23. 23. 2. Architecture Overview The NSS combines the call routing switches (MSCs and GMSC) with database registers required to keep track of subscribers’ movements and use of the system. Call routing between MSCs is taken via existing PSTN or ISDN networks. Signalling between the registers uses Signalling System No. 7 protocol. 2.6.2 THE MOBILE SWITCHING CENTRE (MSC) The Mobile-services Switching Centre is an exchange which performs all the switching and signalling functions for mobile stations located in a geographical area designated as the MSC area. The main difference between a MSC and an exchange in a fixed network is that the MSC has to take into account the impact of the allocation of radio resources and the mobile nature of the subscribers and has to perform in addition, at least the following procedures: • procedures required for location registration (details in GSM 03.12); • procedures required for handover (details in GSM 03.09). Mobile Switching Centre (MSC) Functions of the MSC: • Switching calls, controlling calls and logging calls • Interface with PSTN, ISDN, PSPDN • Mobility management over the radio network and other networks • Radio Resource management - handovers between BSCs VLR • Billing Information MSC 2.6.3 THE VISITOR LOCATION REGISTER (VLR) A Visitor Location Register is a database serving temporary subscribers within an MSC area. Each MSC in the network has an associated VLR but a VLR may serve many MSCs. A mobile station roaming in an MSC area is controlled by the VLR associated with that MSC. When a Mobile Station (MS) enters a new location area it starts a registration procedure. The MSC in charge of that area notices this registration and transfers the identity of the location area where the MS is situated to the VLR. If this MS is no yet registered, the VLR and the HLR exchange information to allow the proper handling of calls involving the MS. GSM Technology for Engineers18 © AIRCOM International 2002
  24. 24. 2. Architecture Overview Visitor Location Register (VLR) • Each MSC has a VLR • VLR stores data temporarily for mobiles served by the MSC • Information stored includes: • IMSI VLR • MSISDN • MSRN MSC • TMSI • LAI • Supplementary service parameters The VLR contains also the information needed to handle the calls set-up or received by the MSs registered in its data base. The following elements are included: • the International Mobile Subscriber Identity (IMSI); • the Mobile Station International ISDN number (MSISDN); • the Mobile Station Roaming Number (MSRN) • the Temporary Mobile Station Identity (TMSI), if applicable; • the Local Mobile Station Identity (LMSI), if used; • the location area where the mobile station has been registered. This data item will be used to call the station. 2.6.4 THE HOME LOCATION REGISTER (HLR) The HLR is a database in charge of the management of mobile subscribers. A PLMN may contain one or several physical HLRs depending on the number of mobile subscribers, the capacity of the equipment and the organization of the network. However, even if the HLR comprises geographically separated hardware, it logically forms a single virtual database. Two kinds of information are stored there: • the subscription information; • location information enabling the charging and routing of calls towards the MSC where the MS is located (e.g. the MS Roaming Number, the VLR address, the MSC address, the Local MS Identity). Two types of number are attached to each mobile subscription and are stored in the HLR: • the International Mobile Station Identity (IMSI); • one or more Mobile Station International ISDN number(s) (MSISDN).GSM Technology for Engineers© AIRCOM International 2002 19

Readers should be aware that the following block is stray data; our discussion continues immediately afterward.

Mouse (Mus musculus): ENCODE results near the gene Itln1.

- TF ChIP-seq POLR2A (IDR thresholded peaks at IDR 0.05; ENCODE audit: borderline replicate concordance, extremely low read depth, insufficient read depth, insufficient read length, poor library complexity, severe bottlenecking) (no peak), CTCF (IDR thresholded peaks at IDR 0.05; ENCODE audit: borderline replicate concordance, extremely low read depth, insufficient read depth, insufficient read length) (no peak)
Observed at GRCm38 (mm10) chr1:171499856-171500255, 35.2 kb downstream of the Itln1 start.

25. 25. 2. Architecture Overview Home Location Register (HLR) • Stores details of all subscribers in the network , such as: • Subscription information • Location information: mobile station roaming number, VLR, MSC • International Mobile Subscriber Identity (IMSI) • MS ISDN number AuC • Tele-service and bearer service subscription information • Service restrictions • Supplementary services HLR • Together with the AuC, the HLR checks the validity and service profile of subscribers The IMSI or the MSISDN may be used as a key to access the information in the database for a mobile subscription. HLR Implementation • One HLR in a network • May be split regionally • Stores details of several thousand subscribers • Stand alone computer - no switching capabilities • May be located anywhere on the SS7 network AuC • Combined with AuC HLR GSM Technology for Engineers20 © AIRCOM International 2002